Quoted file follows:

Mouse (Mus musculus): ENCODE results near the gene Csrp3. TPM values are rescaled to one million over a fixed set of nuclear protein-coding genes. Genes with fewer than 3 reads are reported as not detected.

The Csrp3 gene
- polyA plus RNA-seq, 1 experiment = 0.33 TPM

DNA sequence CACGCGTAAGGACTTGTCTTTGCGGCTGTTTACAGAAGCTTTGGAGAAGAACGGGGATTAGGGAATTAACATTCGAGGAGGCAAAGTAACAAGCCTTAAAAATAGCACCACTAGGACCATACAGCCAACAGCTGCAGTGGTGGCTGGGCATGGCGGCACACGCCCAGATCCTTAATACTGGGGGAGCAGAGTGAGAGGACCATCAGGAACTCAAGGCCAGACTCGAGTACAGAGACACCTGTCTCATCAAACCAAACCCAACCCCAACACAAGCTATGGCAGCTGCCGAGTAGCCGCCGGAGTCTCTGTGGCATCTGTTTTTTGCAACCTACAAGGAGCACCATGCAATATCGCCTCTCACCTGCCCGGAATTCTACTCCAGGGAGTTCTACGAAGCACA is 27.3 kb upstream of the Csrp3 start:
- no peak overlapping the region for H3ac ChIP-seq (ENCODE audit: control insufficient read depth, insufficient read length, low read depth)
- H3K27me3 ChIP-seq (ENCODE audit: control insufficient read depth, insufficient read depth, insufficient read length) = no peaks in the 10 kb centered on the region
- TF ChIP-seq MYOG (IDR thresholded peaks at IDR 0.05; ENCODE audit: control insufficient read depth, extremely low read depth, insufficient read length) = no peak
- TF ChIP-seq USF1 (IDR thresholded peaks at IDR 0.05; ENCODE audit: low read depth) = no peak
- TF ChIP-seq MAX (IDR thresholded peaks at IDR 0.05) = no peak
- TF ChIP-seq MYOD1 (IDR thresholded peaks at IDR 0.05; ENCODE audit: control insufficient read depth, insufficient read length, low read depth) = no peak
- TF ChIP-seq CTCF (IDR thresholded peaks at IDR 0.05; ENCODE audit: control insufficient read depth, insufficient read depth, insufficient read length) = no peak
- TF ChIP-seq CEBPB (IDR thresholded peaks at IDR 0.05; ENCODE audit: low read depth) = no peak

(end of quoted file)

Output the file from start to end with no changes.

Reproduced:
Mouse (Mus musculus): ENCODE results near the gene Csrp3. TPM values are rescaled to one million over a fixed set of nuclear protein-coding genes. Genes with fewer than 3 reads are reported as not detected.

The Csrp3 gene
- polyA plus RNA-seq, 1 experiment = 0.33 TPM

DNA sequence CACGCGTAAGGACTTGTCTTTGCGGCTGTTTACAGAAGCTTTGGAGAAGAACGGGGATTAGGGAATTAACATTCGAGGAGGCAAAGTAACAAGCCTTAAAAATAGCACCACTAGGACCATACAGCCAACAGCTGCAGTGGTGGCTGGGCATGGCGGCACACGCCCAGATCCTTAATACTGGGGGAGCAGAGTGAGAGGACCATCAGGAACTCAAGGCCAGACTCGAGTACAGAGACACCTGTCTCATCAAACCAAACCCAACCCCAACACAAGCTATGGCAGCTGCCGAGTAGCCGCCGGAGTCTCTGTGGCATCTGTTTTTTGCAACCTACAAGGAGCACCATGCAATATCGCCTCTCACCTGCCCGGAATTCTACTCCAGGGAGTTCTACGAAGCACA is 27.3 kb upstream of the Csrp3 start:
- no peak overlapping the region for H3ac ChIP-seq (ENCODE audit: control insufficient read depth, insufficient read length, low read depth)
- H3K27me3 ChIP-seq (ENCODE audit: control insufficient read depth, insufficient read depth, insufficient read length) = no peaks in the 10 kb centered on the region
- TF ChIP-seq MYOG (IDR thresholded peaks at IDR 0.05; ENCODE audit: control insufficient read depth, extremely low read depth, insufficient read length) = no peak
- TF ChIP-seq USF1 (IDR thresholded peaks at IDR 0.05; ENCODE audit: low read depth) = no peak
- TF ChIP-seq MAX (IDR thresholded peaks at IDR 0.05) = no peak
- TF ChIP-seq MYOD1 (IDR thresholded peaks at IDR 0.05; ENCODE audit: control insufficient read depth, insufficient read length, low read depth) = no peak
- TF ChIP-seq CTCF (IDR thresholded peaks at IDR 0.05; ENCODE audit: control insufficient read depth, insufficient read depth, insufficient read length) = no peak
- TF ChIP-seq CEBPB (IDR thresholded peaks at IDR 0.05; ENCODE audit: low read depth) = no peak